Damien: Omen II (1978, Don Taylor)


Spoiler warning: these reviews reveal plot twists.

Now a boy of 12, Damien Thorn is living with his uncle, Richard Thorn. But the strange deaths continue…

Best performance: Lee Grant, the second ever killer in Columbo, plays Damien’s sympathetic aunt, Ann. It’s a decent bit of acting, which throws you off the scent of what’s actually going on.

Best death: Bill Atherton (Lew Ayres), a manager at Thorn Industries who opposes plans for expansion. At a winter barbecue, a big group is playing ice hockey on the frozen lake. Presaged by incidental music with overtone singing, Bill falls through a crack in the ice. He bobs in the water for a moment, then sinks. “The current’s got him!” someone cries as Bill reappears at various points, banging on the solid surface and being pulled to and fro. Then the would-be rescuers lose sight of him…

Review: A sequel with only one returning cast member. The story picks up a week or so later and Leo McKern reprises archeologist Carl Bugenhagen in a prologue. (His beard has grown a lot fuller since we last saw him.) After he learns that the Antichrist is still alive, Bugenhagen is killed and we cut to seven years later. Damien Thorn is now a tweenager played by Jonathan Scott-Taylor, who’s appropriately unsettling in the role. It’s probably best not to question when these films are meant to be set: in the real world, it had only been 24 months since The Omen came out! But we might ask why this sequel ignores the obvious plotline of having Damien living with the President, who took him in at the end of film one. Anyway, as the story develops, threats to Damien’s Satanic destiny are met with macabre deaths (“spectacles of big-screen gore!” the making-of documentary calls them with relish). Sadly, the ambiguity of the first film has been dropped – the lad is now actually evil and has magic powers – but there are political machinations in Richard’s company and power struggles at the military academy where Damien is a pupil and Lance Henriksen is a secret ally. The story definitely falls into the basically-the-same-as-the-first-film camp. The trappings have been moved around a bit, but the structure and themes are repeats from 1976, while there are equivalents of Jennings the photographer and Mrs Baylock the nanny. It’s all a bit functional – you just wait for each inventive death scene to come along – but is a competent enough horror film.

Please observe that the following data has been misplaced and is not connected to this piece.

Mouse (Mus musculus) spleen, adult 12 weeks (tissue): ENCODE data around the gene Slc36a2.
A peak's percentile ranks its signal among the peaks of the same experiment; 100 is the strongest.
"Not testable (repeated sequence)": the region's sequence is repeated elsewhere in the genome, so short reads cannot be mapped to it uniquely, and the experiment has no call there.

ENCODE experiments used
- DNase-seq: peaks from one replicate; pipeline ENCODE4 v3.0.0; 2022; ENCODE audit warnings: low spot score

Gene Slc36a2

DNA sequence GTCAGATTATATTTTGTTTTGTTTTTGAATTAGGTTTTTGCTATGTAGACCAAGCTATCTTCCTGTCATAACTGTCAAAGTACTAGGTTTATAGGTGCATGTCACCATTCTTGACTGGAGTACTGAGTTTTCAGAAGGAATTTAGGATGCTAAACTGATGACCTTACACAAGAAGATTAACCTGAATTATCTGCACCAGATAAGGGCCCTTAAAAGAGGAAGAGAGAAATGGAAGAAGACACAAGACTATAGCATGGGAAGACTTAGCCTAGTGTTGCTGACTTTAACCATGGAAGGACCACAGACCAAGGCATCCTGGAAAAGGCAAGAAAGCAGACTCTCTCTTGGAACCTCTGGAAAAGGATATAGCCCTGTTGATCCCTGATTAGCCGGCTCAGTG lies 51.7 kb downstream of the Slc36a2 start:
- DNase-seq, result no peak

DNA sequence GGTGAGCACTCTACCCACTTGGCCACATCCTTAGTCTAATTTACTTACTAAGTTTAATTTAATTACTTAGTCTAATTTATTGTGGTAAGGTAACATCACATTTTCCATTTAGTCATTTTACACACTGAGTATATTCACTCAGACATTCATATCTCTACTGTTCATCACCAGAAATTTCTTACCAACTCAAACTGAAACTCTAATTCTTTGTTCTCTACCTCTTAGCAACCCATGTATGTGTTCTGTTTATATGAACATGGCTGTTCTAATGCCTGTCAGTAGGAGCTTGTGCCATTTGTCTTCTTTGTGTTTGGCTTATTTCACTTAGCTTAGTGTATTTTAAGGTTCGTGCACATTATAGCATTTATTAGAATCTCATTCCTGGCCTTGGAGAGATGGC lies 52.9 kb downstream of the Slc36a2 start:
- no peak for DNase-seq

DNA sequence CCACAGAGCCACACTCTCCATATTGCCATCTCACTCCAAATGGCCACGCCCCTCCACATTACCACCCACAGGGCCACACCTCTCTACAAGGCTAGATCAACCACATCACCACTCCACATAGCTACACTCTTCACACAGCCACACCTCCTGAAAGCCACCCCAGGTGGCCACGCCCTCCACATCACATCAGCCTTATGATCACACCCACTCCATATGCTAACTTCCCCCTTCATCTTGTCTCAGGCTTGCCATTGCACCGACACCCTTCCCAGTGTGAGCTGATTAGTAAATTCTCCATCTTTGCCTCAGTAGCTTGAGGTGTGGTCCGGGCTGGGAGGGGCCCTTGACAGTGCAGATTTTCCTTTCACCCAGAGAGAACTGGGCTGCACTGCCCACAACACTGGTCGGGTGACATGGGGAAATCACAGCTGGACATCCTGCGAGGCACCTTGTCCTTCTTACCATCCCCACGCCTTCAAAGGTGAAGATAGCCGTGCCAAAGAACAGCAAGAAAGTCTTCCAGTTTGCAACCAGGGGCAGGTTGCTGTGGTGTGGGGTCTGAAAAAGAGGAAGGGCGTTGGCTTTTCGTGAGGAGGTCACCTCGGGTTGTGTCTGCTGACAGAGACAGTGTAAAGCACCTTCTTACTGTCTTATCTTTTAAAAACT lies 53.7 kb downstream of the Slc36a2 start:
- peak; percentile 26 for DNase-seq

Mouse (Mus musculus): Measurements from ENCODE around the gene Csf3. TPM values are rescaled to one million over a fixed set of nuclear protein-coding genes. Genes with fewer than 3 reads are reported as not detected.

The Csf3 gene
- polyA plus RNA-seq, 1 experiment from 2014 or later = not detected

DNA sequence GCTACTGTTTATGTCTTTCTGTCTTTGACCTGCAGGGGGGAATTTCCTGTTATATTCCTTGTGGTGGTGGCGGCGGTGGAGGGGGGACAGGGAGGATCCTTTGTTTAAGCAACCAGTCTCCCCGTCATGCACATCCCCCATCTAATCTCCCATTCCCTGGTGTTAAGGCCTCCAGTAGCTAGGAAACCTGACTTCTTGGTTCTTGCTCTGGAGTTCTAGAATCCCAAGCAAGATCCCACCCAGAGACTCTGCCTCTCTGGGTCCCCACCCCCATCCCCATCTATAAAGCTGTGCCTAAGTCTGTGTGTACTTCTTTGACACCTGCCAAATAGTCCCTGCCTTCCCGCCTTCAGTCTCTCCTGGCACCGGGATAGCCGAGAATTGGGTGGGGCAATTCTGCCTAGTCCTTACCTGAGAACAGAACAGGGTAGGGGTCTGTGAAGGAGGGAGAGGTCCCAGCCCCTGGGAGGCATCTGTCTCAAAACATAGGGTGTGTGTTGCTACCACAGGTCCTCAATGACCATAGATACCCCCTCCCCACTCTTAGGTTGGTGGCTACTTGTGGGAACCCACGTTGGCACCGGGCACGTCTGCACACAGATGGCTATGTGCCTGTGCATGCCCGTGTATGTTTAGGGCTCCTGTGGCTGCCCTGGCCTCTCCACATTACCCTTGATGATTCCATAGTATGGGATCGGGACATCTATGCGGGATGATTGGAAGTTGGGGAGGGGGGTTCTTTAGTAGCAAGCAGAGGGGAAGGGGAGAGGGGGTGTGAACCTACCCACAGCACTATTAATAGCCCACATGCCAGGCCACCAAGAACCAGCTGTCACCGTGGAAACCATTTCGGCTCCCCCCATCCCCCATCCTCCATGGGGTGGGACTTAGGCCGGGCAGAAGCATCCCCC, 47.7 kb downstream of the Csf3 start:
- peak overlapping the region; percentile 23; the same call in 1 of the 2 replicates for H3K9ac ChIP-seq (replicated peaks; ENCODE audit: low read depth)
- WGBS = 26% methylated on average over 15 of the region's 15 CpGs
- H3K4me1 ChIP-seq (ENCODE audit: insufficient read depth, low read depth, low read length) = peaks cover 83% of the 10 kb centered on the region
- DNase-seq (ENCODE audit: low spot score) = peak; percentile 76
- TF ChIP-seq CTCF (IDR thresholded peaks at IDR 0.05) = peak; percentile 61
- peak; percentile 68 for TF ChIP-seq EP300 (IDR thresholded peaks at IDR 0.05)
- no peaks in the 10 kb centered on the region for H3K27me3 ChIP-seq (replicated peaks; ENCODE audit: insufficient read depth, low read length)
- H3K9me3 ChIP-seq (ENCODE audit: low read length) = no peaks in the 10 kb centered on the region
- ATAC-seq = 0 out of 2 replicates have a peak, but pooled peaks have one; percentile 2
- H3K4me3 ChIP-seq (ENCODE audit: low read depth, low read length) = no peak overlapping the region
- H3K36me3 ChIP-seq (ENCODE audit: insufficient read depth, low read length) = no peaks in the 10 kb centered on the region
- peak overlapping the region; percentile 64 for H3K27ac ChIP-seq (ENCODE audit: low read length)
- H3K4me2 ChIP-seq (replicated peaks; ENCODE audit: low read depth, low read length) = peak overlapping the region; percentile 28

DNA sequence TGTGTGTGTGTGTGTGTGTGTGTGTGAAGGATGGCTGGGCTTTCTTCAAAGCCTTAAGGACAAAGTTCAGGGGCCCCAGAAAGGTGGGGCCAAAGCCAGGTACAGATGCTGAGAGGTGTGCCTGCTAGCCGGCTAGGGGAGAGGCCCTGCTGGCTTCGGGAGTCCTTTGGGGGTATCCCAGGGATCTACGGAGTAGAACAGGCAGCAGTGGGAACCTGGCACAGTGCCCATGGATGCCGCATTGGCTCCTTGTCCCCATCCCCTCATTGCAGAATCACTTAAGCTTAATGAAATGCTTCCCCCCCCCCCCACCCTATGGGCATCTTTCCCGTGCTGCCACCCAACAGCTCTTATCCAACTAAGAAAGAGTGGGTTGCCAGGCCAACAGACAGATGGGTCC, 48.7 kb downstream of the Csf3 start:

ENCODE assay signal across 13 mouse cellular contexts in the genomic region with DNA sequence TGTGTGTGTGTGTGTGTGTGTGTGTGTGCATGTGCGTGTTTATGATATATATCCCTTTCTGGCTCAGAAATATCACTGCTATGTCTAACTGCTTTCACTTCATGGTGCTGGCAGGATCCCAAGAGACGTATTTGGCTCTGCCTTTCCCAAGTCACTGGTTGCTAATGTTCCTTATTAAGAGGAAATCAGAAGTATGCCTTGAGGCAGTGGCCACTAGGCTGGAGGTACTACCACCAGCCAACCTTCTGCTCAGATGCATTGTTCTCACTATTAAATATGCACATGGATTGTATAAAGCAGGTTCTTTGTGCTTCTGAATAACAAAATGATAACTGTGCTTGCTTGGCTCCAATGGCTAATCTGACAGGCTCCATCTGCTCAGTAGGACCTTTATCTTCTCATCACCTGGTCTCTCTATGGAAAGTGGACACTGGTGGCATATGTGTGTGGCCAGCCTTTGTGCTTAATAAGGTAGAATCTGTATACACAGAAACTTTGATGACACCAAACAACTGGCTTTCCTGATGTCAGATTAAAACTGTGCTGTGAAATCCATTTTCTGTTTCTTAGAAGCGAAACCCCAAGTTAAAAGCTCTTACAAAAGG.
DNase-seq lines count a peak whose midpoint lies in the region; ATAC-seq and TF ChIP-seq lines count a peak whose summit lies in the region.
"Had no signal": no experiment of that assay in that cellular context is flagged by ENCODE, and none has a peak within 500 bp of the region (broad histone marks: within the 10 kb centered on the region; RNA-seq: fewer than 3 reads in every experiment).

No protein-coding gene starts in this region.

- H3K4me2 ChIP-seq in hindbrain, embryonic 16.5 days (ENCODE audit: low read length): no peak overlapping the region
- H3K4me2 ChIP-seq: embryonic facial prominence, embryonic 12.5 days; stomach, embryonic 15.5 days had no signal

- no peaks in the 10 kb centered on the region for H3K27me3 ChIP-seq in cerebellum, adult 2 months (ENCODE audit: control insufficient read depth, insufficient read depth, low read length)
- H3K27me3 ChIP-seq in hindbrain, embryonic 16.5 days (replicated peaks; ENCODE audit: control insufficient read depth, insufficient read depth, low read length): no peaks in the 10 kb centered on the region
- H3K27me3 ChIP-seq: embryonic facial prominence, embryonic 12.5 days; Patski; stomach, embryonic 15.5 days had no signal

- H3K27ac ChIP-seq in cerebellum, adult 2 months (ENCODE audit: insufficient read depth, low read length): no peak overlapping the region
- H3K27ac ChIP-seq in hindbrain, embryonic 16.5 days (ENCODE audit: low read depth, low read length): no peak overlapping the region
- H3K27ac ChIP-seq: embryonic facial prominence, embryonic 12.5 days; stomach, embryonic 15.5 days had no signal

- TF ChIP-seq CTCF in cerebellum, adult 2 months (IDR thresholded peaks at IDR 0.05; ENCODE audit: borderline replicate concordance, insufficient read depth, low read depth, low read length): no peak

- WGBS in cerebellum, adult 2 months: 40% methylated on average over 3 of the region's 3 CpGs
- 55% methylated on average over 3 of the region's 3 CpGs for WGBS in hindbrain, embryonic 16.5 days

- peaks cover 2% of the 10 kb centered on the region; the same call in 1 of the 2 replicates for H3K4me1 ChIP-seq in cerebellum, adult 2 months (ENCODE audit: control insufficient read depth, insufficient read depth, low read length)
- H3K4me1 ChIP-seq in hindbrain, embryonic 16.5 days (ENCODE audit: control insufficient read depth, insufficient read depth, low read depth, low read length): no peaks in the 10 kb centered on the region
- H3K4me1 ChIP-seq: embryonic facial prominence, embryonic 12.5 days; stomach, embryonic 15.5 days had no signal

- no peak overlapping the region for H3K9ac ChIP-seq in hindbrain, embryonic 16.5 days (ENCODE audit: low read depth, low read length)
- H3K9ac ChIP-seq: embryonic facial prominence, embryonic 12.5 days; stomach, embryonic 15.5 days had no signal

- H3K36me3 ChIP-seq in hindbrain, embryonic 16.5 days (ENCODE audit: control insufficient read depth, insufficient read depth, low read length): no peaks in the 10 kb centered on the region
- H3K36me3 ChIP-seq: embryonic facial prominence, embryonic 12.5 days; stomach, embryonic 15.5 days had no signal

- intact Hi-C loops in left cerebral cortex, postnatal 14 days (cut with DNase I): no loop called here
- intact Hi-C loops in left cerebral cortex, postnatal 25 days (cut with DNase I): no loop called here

Seven crows out of 10


The Star Wars Holiday Special (1978, Steve Binder)


Spoiler warning: these reviews reveal plot twists.

Chewbacca is keen to get home to his family in time for Life Day, but he and Han Solo are delayed by an encounter with Imperial forces …

WHICH VERSION? This 97-minute TV movie was shown on CBS on 17 November 1978. For this review, I watched it on YouTube. The cartoon segment had been removed for copyright reasons, but someone else has helpfully uploaded that separately.


* Chewbacca (Peter Mayhew) wants to get home to Kashyyk because it’s Life Day, an important date in the Wookie calendar. However, he and Han Solo come under attack from some stock footage from the first film, which delays their journey. Chewy finally arrives just in time to save his son, Lumpy, from a Stormtrooper. The Stormtrooper gives out a Wilhelm Scream as he falls to his death.

* Han Solo (Harrison Ford) is uncharacteristically sentimental about Life Day, though he clearly knows Chewy’s family well – they greet each other like old friends.

* Luke Skywalker (Mark Hamill) is tinkering on his space ship with R2-D2 when Chewbacca’s family get in touch and tell him Chewy’s gone missing. He turns up again at the end for the Life Day celebrations.

* Princess Leia (Carrie Fisher) is hanging out with C-3PO when they try to get in contact with Han. She has a vomit-churning speech at the end, praising the qualities of Life Day, then sings a song to the tune of the Star Wars theme.

* C-3PO (Anthony Daniels) interprets for Leia when she talks to the Wookies.

* R2-D2 (Kenny Baker) doesn’t get much to do.

* We meet Chewbacca’s family – wife Malla (Mickey Morton), father Itchy (Paul Gale) and son Lumpy (Patty Maloney). When he fails to show up for Life Day, they get worried and ask Luke for help. Soon some Stormtroopers and an Imperial officer arrive, and search the house.